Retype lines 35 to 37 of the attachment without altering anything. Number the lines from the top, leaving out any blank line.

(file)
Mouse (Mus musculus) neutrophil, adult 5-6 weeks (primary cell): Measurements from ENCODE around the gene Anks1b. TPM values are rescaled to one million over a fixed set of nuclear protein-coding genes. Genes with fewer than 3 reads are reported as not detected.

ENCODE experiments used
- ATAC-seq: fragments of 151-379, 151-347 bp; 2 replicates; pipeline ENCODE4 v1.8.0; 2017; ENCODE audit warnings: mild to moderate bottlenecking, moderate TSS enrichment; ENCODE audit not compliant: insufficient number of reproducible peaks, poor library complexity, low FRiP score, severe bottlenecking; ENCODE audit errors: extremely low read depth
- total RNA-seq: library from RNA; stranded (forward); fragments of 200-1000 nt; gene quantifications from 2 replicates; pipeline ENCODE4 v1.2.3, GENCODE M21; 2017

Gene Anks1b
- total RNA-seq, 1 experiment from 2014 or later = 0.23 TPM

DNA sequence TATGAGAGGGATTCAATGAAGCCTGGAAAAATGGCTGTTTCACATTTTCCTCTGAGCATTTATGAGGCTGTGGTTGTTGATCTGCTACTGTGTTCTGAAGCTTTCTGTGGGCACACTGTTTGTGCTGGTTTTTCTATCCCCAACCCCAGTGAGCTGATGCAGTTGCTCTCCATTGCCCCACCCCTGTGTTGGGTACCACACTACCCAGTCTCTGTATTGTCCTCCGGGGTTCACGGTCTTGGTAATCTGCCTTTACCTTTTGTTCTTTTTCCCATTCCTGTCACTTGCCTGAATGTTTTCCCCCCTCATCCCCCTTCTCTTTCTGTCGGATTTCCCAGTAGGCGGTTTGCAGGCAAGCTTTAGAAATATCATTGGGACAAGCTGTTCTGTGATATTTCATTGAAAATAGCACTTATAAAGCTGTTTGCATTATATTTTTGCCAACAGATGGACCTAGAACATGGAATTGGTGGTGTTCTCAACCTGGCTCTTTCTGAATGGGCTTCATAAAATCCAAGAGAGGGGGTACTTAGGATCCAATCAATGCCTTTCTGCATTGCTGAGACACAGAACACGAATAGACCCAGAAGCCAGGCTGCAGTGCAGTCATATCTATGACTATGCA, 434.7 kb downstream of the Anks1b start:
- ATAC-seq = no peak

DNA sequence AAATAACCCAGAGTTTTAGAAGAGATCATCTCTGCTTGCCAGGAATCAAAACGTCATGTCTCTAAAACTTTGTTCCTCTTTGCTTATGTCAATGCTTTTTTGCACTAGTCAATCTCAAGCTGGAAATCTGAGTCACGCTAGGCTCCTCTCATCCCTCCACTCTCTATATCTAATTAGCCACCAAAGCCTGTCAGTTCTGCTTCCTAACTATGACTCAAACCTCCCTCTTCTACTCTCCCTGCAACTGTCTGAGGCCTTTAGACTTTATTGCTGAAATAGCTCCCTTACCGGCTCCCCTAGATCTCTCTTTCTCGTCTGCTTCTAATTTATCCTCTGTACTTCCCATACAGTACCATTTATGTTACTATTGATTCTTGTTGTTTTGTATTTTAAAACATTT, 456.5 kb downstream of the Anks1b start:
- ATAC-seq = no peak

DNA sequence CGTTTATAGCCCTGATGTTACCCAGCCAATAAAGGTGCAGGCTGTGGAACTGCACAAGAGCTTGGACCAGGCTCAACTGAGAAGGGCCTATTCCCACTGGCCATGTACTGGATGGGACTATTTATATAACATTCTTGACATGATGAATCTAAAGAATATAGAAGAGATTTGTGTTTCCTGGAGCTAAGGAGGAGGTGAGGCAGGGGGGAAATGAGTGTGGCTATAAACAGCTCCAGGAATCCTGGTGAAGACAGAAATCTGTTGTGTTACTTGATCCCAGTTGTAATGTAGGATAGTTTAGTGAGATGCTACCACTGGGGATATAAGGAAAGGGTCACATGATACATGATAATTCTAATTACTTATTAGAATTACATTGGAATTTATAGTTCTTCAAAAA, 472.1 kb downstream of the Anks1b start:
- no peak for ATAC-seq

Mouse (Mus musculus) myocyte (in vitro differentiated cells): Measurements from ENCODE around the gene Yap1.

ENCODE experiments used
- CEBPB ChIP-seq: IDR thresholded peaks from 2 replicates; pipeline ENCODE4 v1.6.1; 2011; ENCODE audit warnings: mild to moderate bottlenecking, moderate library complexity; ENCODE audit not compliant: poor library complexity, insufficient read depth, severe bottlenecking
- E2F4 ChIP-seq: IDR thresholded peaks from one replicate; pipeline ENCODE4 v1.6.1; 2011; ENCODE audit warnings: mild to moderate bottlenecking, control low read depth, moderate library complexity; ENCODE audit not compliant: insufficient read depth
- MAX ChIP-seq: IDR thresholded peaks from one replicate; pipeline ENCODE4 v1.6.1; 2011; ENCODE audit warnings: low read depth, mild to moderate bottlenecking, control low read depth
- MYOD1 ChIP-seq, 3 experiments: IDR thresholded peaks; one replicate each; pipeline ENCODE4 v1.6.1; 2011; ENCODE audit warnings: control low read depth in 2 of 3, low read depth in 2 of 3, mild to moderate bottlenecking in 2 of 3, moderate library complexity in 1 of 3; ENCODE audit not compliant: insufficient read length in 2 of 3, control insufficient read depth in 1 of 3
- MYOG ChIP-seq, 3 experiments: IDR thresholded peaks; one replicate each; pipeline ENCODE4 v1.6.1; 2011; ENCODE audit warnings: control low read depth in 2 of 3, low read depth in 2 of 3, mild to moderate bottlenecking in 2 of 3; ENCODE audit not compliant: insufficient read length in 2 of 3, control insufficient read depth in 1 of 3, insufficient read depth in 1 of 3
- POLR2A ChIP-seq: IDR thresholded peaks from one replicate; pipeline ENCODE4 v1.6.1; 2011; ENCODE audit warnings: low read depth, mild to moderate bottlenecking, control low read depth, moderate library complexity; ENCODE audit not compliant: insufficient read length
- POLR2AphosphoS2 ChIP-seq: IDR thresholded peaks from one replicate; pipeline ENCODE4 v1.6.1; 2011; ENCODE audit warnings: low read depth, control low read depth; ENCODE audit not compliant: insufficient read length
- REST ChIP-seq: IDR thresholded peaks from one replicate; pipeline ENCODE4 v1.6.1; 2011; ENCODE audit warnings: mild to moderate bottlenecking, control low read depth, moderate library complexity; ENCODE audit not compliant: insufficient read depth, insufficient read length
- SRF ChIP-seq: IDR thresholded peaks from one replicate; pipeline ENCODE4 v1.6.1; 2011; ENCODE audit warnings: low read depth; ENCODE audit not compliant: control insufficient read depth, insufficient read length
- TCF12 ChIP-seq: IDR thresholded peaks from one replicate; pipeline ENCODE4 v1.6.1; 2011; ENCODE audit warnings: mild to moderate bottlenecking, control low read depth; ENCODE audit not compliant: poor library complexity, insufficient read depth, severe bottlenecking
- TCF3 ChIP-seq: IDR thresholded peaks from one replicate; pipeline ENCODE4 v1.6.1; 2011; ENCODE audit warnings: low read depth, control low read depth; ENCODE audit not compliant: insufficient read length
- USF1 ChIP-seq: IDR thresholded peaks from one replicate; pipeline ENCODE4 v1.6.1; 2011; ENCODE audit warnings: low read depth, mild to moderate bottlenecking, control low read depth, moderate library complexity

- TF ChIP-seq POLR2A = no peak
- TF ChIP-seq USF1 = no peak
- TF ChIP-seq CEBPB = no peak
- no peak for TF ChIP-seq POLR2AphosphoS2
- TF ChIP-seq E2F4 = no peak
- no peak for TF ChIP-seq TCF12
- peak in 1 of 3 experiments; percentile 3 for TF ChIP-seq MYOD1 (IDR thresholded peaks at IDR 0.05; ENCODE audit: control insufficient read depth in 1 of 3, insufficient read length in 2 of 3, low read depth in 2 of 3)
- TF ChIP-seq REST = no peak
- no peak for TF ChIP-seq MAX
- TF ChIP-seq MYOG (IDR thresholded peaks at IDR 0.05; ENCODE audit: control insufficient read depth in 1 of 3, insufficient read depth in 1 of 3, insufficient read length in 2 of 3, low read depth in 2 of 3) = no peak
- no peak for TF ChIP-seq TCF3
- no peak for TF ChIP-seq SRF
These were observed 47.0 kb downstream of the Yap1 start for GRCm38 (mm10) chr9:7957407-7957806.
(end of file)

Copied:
- no peak for TF ChIP-seq MAX
- TF ChIP-seq MYOG (IDR thresholded peaks at IDR 0.05; ENCODE audit: control insufficient read depth in 1 of 3, insufficient read depth in 1 of 3, insufficient read length in 2 of 3, low read depth in 2 of 3) = no peak
- no peak for TF ChIP-seq TCF3